However, even if B's work was licensed or fair use (which can be done by critically recutting a work as in the h3h3 case or in Akila Hughs v Carl Benjamin aka Sargon of Akkad) and thus doesn't infringe on A's right, C still doesn't infringe on B's work: C's work is a (recreated) copy of A's original work, making it an infringement of A's work, but not B's altered work.

Fair Use is explicitly not infringing under 17 USC § 107

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  • Thanks for the info! To take this one step further - what would happen if B's work is an authorized derivative of A's work? But C removes B's changes - could B lawfully demand a C&D in this case? Or would A still need to issue the C&D? – BBQ Jul 25 at 15:37
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    I believe B still has copyright in the changes they made. Imagine that A took B's modified image and published it: does B really have no rights at that point? Maybe I should ask that as a separate question. – Paul Johnson Jul 25 at 15:51
  • 1
    @PaulJohnson On U.S. law Trish seems essentially correct on that point (see 17 U.S.C 103(a), also Anderson v. Stallone). Internationally, after doing a decent amount of searching, the stance seems to be mostly silence on the issue. – DPenner1 Aug 1 at 2:54
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    @DPenner1 I added the relevant part of ´the Anderson v Stallone decision – Trish Aug 14 at 11:33
2

No for other reasons. Whether B infringed on someone else’s copyright or not, B has the copyright on their changes. If C copied B’s modifications, B could sue C (and A could obviously sue B and C). But C removed all of B’s changes, so B’s copyright is not infringed. A can obviously sue.

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  • you can't gain a copyright by infringing on a copyright illegally. – Trish Jul 25 at 13:50
  • You can by adding things. If I sell a copy of a Harry Potter book with an additional chapter that I wrote myself, I have the copyright on that chapter. Of course selling the combination is copyright infringement. – gnasher729 Jul 26 at 22:02
  • that's not how it works! See Anderson v Stallone under IV A 4 - you don't own Harry Potter, your book is an unauthorized derivate and not fair use, so, just adapting the language: "This [book] infringes upon [Rowling]'s [*31] copyrights and [her] exclusive right to prepare derivative works which are based upon these [books]." – Trish Aug 14 at 11:35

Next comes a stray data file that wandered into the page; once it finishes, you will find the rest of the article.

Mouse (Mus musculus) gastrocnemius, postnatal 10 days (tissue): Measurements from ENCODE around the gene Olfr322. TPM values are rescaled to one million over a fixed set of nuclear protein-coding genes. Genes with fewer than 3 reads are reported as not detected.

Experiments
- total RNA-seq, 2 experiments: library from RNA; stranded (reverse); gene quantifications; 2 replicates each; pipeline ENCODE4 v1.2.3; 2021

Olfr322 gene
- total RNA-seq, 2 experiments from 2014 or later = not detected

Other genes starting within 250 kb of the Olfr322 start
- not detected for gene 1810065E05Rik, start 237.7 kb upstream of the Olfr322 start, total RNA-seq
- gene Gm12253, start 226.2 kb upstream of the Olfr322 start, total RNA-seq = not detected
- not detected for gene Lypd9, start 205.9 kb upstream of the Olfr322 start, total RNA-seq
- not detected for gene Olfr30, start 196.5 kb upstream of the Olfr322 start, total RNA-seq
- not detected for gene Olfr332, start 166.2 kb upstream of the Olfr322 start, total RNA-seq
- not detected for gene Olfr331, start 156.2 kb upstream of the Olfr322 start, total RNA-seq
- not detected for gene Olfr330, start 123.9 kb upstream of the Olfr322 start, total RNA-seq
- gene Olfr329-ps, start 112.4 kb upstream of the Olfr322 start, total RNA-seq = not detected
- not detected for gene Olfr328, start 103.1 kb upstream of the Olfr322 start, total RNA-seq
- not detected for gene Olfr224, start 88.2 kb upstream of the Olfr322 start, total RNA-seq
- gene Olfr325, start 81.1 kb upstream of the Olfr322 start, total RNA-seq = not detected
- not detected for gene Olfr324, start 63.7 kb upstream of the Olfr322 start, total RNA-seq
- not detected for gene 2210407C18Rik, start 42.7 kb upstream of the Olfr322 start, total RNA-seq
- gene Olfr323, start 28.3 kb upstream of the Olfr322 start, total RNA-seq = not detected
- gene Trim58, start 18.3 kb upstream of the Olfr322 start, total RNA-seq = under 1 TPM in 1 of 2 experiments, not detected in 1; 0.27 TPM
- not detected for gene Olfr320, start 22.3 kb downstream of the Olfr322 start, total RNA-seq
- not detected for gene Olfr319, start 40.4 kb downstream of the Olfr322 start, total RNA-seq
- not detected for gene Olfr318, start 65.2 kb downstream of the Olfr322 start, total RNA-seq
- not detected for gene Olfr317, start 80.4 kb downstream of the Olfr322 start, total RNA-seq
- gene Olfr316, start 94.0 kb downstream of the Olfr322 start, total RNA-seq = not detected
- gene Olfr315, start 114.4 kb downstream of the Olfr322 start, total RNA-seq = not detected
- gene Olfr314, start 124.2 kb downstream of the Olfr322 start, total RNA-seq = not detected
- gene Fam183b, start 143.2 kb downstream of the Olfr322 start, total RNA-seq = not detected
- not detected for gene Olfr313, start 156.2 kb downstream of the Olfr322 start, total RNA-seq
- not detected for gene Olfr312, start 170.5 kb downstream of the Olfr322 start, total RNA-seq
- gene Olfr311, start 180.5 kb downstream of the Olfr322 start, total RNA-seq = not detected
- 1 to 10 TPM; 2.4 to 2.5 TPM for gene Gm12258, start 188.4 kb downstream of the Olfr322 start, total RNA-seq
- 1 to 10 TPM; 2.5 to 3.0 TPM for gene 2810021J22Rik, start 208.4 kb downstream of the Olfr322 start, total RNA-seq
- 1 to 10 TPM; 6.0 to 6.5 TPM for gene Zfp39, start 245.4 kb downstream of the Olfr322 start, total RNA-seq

2
+50

As to the extra question: any cease and desist directed at C should come from A.

Because a derivative work contains additional original material, the derivative portion is separately copyrightable. But the right to create derivative works belongs exclusively to the holder of the original copyright. 17 U.S.C. § 106. That original holder can transfer some or all of the rights, including the right to copyright the derivative portion.

The process for registering copyright in derivative works with the Copyright Office involves tracking the separate contributions of the original author and the derivative author. This circular describes the process.

Here A has copyright in X. Call the derivative X+. If A transfers the right to copyright a derivative of X, B essentially has copyright in the + portion when it's associated with X.

If Z ends up at X, courts would think of it as an infringement of the copyright on X. They wouldn't think of it as an infringement of the + associated with X. One reason for the outcome is that for something to be copyrightable it has to be fixed in a tangible medium. 17 U.S.C. § 102. That means the system cares about what gets fixed rather than the starting point.

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  • While the rights are detailed in 17 USC § 106 there's also the exception 17 USC § 107 (fair use) which might allow X+ without A's consent (like... Parody) – Trish Aug 5 at 17:57
  • @Trish +1. Fair use is a good point and definitely bears mention (though there's no need for a usage analysis if the rights at issue have been transferred). – Pat W. Aug 5 at 18:00
  • It's simply the one way to make X+ without needing a license from A. – Trish Aug 5 at 18:04
  • @Trish Exactly. – Pat W. Aug 5 at 18:05